A Student Publication of the Isaac and Mara Benmergui Torah Academy of Bergen County
Parshat Noach            3 Cheshvan 5762              October 20, 2001              Vol.11 No.6

In This Issue:

Rabbi Steven Prebor
Effie Richmond

Yair Manas
Yoni Shenkman

Rabbi Howard Jachter

This week's issue of Kol Torah has been sponsored by Larry and Tova Cohen and Family
in honor of Boaz's Bar Mitzva Parsha.
This issue has also been sponsored by Michael and Susan Richmond and Family
in honor of Effie's Bar Mitzva Parsha.

Crime and Punishment and...

by Rabbi Steven Prebor

The story of the flood in Parshat Noach ends with a very significant, yet perplexing event.  The powerful symbol of the rainbow is accompanied by Hashem’s promise never again to destroy the world with a flood.  Hashem’s promise is comforting, if somewhat troubling.  Of course we are all happy to be rid of this looming threat.  But why does Hashem promise not to repeat it?  Is it because He thinks it is wrong?  But then why would He have brought the flood originally?  And if it was the right thing to do the first time, then it should be appropriate a second or third time.  One might argue that the flood was simply brought to give a message of divine justice, and that there are severe consequences for those who commit crimes.  But how much impact will that message carry if Hashem promises never again to carry out the consequence that were used to teach the lesson?  What would be Hashem’s point in teaching us about divine punishment, only to then remove a major dimension of divine punishment from His repertoire?
Solving this problem might be easier if we change our perspective on the flood.
Parshat Noach is replete with references to Creation.  The receding of the water from the dry land after the flood sounds like the second and third days of Creation.  Noach and his family received a blessing from Hashem that is very similar to the one given to Adam and Chava.  In 9:12, Hashem calls the rainbow אות הברית.  This is reminiscent of the fact that creation culminated with Shabbat, which in Perek 31 of Shemot is referred to as אות and .ברית  These references as well as others point to an underlying creation theme.  Hashem did not bring the flood simply to destroy evil.  The destruction of evil was a means to help achieve the goal of “re-creating” the world.  Then why, you may ask, did Hashem decide to “re-create” the world only once?  Perhaps the re-creation was not necessary in and of itself, but it was done just once in order to provide us with a crucial message concerning sin.  When dealing with our own personal sins, the Teshuva process should be viewed as a re-creation of the self.  As we say on the Yamim Noraim at the end of Unetane Tokef, Hashem does not wish to punish, with death or anything else.  He wants us, instead, to do Teshuva and “re-create” ourselves (see also Yechezkel 18:23, 32).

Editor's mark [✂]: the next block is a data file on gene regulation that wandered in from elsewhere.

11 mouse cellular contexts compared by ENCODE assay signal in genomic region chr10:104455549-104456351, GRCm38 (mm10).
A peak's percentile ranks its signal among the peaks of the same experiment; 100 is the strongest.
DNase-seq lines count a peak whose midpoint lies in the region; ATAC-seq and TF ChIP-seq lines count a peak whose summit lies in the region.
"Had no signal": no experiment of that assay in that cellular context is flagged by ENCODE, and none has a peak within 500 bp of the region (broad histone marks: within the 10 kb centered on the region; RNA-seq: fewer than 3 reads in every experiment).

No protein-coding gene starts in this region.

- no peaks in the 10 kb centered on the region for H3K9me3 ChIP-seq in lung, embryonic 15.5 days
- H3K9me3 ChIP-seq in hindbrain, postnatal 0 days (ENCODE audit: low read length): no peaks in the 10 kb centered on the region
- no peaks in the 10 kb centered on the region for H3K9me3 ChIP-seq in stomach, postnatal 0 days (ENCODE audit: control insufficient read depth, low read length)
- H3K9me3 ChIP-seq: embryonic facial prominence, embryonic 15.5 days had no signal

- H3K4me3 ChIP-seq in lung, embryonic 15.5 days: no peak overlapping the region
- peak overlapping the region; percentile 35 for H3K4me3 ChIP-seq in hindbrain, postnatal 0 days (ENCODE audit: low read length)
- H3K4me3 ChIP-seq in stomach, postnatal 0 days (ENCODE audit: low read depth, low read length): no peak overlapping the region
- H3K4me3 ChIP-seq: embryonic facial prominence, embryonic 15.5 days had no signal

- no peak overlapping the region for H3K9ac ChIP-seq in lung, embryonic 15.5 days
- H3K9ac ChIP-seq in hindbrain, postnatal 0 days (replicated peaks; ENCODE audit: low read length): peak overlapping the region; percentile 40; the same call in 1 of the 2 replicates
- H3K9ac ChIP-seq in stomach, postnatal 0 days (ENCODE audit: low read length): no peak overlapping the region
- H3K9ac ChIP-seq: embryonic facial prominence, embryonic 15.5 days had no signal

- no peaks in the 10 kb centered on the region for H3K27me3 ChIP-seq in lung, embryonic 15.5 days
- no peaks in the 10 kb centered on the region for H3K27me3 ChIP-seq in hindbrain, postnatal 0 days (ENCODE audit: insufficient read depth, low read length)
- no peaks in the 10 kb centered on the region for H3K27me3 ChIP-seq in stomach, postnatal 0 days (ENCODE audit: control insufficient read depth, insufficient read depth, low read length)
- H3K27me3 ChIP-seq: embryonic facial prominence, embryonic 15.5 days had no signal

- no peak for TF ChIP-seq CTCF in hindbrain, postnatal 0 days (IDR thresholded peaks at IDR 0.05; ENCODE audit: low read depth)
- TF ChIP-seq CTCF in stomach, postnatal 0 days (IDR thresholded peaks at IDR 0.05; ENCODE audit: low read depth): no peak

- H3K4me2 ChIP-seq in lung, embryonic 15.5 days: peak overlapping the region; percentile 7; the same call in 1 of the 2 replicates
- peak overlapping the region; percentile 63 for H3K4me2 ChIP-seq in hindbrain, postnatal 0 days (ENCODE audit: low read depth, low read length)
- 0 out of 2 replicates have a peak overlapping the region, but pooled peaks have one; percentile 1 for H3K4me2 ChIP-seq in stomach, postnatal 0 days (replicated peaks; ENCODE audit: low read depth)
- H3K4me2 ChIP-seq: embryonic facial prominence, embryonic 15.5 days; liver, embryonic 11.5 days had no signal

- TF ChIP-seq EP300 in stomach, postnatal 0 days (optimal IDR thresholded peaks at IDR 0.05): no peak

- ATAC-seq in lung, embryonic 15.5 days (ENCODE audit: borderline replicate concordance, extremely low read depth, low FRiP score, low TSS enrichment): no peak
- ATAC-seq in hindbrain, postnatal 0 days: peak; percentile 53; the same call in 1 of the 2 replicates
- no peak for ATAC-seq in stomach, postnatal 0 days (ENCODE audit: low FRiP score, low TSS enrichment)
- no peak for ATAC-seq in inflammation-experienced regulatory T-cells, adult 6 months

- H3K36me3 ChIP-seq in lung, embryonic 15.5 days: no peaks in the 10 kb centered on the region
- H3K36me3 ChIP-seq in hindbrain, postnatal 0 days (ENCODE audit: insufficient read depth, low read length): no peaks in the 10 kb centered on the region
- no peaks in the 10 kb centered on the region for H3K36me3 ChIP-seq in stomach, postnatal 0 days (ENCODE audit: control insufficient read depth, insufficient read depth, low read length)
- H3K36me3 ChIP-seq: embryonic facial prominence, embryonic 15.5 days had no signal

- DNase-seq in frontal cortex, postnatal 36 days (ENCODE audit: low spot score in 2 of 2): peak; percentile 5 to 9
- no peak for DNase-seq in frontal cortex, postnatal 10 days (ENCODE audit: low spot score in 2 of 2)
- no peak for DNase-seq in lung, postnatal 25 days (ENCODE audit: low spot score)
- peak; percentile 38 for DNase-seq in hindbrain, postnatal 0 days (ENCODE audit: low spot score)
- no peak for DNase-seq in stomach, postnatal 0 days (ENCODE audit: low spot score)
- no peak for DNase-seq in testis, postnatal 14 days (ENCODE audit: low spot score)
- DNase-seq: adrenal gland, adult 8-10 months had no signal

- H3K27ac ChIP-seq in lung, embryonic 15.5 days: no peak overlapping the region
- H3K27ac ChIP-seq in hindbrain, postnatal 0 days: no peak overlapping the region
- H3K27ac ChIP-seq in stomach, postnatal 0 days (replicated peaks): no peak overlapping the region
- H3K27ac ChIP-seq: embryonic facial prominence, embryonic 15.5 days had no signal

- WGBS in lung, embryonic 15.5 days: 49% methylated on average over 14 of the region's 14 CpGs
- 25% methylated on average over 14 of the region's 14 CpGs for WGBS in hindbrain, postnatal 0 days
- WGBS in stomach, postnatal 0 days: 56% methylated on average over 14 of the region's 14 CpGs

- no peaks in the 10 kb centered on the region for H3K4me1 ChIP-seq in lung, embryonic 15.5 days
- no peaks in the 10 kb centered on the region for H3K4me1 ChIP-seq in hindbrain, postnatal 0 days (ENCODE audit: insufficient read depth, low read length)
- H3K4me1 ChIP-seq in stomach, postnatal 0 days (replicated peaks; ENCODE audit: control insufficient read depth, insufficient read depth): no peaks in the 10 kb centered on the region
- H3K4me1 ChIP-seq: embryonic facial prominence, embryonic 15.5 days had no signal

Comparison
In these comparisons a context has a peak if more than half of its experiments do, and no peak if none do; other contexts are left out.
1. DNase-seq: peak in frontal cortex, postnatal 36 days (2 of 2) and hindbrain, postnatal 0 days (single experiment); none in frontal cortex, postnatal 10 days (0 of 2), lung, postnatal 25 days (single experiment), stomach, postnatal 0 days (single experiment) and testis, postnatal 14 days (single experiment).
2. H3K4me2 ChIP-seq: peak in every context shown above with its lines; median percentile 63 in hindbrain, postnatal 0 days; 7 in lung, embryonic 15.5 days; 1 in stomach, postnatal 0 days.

It is interesting to note that when the world was originally created, Hashem acted alone.  In this episode, however, he allows Noach, through the building and loading of the Teva, to be actively involved in creating the world anew.  This sounds like the Luchot, which were prepared entirely by Hashem the first time, but were carved by Moshe the second time, perhaps then indicating a stronger involvement of the people in Talmud Torah once the second set of Luchot were produced (see Bait Halevi Darash 18).  Perhaps Noach’s involvement in “re-creating” the world was supposed to set an example for all people of the “new world.”  We should personally be involved in “re-creating” ourselves during the Teshuva process.  And in each instance, we must first make sure to “destroy” the evil within us.